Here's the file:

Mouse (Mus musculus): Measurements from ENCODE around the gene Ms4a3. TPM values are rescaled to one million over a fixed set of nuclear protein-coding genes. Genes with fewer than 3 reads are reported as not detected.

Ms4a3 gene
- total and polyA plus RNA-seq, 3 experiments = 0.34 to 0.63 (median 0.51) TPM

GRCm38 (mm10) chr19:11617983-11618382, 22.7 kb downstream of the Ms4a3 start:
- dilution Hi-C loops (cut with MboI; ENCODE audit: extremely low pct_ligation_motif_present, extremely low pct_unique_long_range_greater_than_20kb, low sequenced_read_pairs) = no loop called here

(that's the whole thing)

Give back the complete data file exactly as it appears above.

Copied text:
Mouse (Mus musculus): Measurements from ENCODE around the gene Ms4a3. TPM values are rescaled to one million over a fixed set of nuclear protein-coding genes. Genes with fewer than 3 reads are reported as not detected.

Ms4a3 gene
- total and polyA plus RNA-seq, 3 experiments = 0.34 to 0.63 (median 0.51) TPM

GRCm38 (mm10) chr19:11617983-11618382, 22.7 kb downstream of the Ms4a3 start:
- dilution Hi-C loops (cut with MboI; ENCODE audit: extremely low pct_ligation_motif_present, extremely low pct_unique_long_range_greater_than_20kb, low sequenced_read_pairs) = no loop called here